Host immune and metabolic determinants of sexual conversion in Plasmodium parasites

Project Details

Description

Understanding the sexual conversion of the malaria parasite is essential to interrupt malaria transmission. At each replicating cycle within erythrocytes, a proportion of asexual parasites converts into non-replicative sexual stages, which are the only forms able to infect mosquitos. The rate at which sexual stages are produced, is known as basal sexual conversion rate. Changes in the host immune and metabolic environment associated with the development of malaria disease, such as depletion of lysophosphatidylcholine in plasma, have been associated with increased sexual conversion rates in vitro.
We hypothesise that immune and metabolite factors that are altered during malaria infection induce sexual conversion in Plasmodium falciparum parasites. In this project, we will develop a new tool that based on expression analysis of sexual stage biomarkers will estimate sexual conversion rates in natural infections. We aim to identify immune factors and metabolites that induce sexual conversion using in-house developed sexual conversion assays, and experimental mosquito infections. Finally, we will explore transcriptional mechanisms driving parasite sexual conversion in the host environment during disease using single cell RNA-sequencing approaches. This research will provide essential knowledge on the factors that affect sexual conversion in the host and potentially inform novel strategies to interrupt transmission.

Description

Understanding the sexual conversion of the malaria parasite is essential to interrupt malaria transmission. At each replicating cycle within erythrocytes, a proportion of asexual parasites converts into non-replicative sexual stages, which are the only forms able to infect mosquitos. The rate at which sexual stages are produced, is known as basal sexual conversion rate. Changes in the host immune and metabolic environment associated with the development of malaria disease, such as depletion of lysophosphatidylcholine in plasma, have been associated with increased sexual conversion rates in vitro.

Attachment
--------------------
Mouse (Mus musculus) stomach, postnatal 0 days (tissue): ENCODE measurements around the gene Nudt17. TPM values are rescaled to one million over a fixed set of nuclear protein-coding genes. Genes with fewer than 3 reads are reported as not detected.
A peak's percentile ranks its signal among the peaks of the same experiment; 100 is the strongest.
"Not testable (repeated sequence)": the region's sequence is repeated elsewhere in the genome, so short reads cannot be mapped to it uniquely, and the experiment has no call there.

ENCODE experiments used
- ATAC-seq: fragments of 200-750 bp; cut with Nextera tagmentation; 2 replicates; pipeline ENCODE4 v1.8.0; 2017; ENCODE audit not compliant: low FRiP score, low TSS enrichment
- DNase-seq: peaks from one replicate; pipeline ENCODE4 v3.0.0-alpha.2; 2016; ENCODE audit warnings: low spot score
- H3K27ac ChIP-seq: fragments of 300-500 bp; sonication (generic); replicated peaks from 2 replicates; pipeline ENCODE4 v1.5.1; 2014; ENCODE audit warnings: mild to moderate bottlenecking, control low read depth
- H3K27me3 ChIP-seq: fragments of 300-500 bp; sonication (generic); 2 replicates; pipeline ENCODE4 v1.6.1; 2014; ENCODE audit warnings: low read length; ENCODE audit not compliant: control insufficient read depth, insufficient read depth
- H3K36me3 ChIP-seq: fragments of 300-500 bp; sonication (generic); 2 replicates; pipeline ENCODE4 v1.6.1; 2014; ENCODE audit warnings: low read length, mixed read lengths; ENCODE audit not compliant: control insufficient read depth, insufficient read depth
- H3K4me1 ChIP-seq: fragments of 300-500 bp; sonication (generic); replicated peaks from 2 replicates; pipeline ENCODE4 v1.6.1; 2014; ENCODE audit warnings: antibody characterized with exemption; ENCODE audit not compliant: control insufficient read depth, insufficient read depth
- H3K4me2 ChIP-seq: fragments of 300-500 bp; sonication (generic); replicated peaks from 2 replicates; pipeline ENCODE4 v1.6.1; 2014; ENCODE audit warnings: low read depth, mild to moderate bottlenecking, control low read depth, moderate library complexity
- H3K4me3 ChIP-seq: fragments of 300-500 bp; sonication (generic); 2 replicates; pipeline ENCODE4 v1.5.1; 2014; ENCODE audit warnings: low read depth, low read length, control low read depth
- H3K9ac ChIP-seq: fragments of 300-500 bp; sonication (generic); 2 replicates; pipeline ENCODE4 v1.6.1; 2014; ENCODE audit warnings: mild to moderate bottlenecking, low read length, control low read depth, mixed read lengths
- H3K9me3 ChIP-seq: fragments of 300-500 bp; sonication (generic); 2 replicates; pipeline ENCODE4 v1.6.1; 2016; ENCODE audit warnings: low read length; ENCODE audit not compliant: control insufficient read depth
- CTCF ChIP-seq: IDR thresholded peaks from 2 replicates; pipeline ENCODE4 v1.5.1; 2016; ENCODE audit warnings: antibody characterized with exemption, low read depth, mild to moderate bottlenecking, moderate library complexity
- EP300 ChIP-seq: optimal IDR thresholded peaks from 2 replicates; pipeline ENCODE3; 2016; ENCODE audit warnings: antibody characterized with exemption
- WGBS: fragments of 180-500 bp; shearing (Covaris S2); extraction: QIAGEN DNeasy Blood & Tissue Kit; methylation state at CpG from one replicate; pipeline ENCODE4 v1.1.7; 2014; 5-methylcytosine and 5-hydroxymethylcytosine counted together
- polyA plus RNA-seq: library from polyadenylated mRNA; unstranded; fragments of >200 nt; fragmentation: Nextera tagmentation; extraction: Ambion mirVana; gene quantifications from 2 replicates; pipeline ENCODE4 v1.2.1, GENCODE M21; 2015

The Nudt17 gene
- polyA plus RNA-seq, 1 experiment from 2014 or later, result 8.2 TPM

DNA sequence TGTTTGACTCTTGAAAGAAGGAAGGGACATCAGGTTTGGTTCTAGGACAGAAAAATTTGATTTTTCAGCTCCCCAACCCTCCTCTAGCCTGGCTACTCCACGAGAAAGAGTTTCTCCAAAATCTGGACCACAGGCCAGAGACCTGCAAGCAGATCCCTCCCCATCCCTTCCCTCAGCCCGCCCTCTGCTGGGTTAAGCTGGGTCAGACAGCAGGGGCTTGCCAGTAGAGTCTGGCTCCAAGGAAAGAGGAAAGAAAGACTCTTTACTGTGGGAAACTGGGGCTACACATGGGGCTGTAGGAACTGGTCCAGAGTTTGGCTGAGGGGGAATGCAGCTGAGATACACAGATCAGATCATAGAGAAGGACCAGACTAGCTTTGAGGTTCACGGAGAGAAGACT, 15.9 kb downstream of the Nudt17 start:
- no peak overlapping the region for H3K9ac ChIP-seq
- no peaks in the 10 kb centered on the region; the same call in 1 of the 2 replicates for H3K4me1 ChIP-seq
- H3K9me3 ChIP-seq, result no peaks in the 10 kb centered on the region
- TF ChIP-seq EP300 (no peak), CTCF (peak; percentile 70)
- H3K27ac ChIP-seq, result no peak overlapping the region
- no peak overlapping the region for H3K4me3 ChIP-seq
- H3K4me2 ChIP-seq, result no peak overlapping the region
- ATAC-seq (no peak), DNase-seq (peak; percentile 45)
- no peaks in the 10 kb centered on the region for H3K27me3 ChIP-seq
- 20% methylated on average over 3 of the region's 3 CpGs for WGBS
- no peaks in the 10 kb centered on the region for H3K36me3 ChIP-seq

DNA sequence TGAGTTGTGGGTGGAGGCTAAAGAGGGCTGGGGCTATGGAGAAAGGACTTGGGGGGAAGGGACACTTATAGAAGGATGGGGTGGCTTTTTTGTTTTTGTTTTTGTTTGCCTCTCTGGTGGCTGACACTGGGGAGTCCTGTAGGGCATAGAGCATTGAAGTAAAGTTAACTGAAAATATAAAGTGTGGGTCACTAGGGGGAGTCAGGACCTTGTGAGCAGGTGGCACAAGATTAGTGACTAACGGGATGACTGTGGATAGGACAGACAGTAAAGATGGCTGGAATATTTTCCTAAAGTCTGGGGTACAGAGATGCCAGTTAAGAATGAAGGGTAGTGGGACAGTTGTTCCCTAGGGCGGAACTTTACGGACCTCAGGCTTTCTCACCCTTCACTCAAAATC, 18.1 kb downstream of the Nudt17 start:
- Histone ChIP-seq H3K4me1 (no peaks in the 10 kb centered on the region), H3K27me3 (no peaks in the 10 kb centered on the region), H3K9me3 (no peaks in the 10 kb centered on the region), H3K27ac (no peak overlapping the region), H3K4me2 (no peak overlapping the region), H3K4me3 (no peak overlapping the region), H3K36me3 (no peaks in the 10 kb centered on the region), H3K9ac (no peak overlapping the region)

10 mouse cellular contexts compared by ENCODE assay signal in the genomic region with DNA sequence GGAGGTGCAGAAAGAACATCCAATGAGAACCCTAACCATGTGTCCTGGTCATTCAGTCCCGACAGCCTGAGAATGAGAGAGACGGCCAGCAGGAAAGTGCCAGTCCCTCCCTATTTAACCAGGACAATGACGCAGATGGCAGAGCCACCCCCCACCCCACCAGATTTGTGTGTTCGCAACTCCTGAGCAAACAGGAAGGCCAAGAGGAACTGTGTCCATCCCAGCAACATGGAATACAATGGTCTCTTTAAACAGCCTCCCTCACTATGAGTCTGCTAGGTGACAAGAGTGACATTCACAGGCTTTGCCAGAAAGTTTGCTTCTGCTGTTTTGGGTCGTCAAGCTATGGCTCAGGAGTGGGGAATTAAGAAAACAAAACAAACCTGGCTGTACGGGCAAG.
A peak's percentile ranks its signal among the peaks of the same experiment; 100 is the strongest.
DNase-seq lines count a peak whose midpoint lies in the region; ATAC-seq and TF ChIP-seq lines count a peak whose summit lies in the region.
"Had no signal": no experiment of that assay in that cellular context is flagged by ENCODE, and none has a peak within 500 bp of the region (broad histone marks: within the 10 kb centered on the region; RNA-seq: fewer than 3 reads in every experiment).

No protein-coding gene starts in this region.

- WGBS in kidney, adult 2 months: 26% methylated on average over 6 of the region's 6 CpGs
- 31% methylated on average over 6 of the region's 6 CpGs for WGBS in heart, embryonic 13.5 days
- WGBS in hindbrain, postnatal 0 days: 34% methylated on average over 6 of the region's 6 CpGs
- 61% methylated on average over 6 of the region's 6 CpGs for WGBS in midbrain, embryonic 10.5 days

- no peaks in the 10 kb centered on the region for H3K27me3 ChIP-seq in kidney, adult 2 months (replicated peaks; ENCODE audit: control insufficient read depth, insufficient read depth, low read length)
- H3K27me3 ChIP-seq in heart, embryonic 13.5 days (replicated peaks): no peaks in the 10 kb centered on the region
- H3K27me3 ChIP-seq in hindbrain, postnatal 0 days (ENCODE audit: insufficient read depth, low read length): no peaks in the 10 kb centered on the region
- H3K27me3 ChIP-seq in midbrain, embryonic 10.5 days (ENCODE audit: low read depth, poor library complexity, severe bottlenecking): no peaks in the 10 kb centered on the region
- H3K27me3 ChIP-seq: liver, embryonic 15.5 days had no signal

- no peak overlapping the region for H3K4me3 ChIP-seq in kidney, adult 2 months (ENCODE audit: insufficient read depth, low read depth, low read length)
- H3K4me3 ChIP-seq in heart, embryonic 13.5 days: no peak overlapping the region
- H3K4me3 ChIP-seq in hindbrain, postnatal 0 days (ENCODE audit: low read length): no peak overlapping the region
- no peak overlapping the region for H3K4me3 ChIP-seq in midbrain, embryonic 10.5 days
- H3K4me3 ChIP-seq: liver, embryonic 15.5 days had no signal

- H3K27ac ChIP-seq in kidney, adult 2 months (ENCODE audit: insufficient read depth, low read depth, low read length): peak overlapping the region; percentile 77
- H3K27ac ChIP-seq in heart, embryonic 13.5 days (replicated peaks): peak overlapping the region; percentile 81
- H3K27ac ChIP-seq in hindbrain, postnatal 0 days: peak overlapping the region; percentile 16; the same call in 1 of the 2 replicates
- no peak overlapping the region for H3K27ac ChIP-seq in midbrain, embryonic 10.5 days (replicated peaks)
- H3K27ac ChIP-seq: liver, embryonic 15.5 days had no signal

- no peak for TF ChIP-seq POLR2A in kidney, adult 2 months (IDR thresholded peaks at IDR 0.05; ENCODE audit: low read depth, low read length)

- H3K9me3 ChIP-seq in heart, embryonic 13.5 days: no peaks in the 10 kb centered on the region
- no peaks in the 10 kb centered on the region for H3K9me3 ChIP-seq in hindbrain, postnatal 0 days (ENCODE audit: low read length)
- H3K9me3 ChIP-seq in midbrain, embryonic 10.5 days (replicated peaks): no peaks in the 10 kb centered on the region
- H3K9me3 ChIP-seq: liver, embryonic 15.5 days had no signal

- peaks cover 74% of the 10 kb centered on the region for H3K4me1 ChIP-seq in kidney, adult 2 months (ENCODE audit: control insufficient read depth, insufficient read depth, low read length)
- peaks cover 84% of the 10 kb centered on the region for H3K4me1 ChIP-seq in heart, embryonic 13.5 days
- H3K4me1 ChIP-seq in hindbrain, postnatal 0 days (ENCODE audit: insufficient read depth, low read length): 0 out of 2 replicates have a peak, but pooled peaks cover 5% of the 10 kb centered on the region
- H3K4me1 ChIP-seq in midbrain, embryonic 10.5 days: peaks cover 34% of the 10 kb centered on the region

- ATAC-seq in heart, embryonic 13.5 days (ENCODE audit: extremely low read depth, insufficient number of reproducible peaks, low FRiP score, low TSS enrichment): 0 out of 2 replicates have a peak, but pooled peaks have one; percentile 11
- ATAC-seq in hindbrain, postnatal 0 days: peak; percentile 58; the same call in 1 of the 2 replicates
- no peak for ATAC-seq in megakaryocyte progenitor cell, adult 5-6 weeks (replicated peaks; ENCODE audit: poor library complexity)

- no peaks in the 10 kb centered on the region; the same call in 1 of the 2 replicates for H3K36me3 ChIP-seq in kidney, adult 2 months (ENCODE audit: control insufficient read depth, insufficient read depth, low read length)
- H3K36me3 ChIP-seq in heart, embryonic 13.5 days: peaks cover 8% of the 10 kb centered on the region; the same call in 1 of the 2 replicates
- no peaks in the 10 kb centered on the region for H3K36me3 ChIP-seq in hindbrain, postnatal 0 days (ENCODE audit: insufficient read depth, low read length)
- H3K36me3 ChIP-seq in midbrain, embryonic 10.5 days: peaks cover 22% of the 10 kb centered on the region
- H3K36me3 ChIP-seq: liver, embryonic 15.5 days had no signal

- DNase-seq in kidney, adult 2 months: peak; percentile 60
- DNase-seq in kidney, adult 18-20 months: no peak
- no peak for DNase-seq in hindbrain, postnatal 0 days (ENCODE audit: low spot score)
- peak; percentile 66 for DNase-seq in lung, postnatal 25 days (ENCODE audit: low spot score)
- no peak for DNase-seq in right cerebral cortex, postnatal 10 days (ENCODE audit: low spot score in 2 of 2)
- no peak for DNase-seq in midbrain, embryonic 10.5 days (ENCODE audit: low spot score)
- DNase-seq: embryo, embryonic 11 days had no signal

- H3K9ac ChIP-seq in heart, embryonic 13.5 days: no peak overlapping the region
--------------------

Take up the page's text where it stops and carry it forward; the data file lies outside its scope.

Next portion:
We hypothesise that immune and metabolite factors that are altered during malaria infection induce sexual conversion in Plasmodium falciparum parasites. In this project, we will develop a new tool that based on expression analysis of sexual stage biomarkers will estimate sexual conversion rates in natural infections. We aim to identify immune factors and metabolites that induce sexual conversion using in-house developed sexual conversion assays, and experimental mosquito infections. Finally, we will explore transcriptional mechanisms driving parasite sexual conversion in the host environment during disease using single cell RNA-sequencing approaches. This research will provide essential knowledge on the factors that affect sexual conversion in the host and potentially inform novel strategies to interrupt transmission.
AcronymIMMETASEX
StatusActive
Effective start/end date1/01/2331/12/26

Funding

  • Research Fund - Flanders: €564,091.20

Flemish disciplinelist

  • Infectious diseases
  • Parasitology
  • Tropical medicine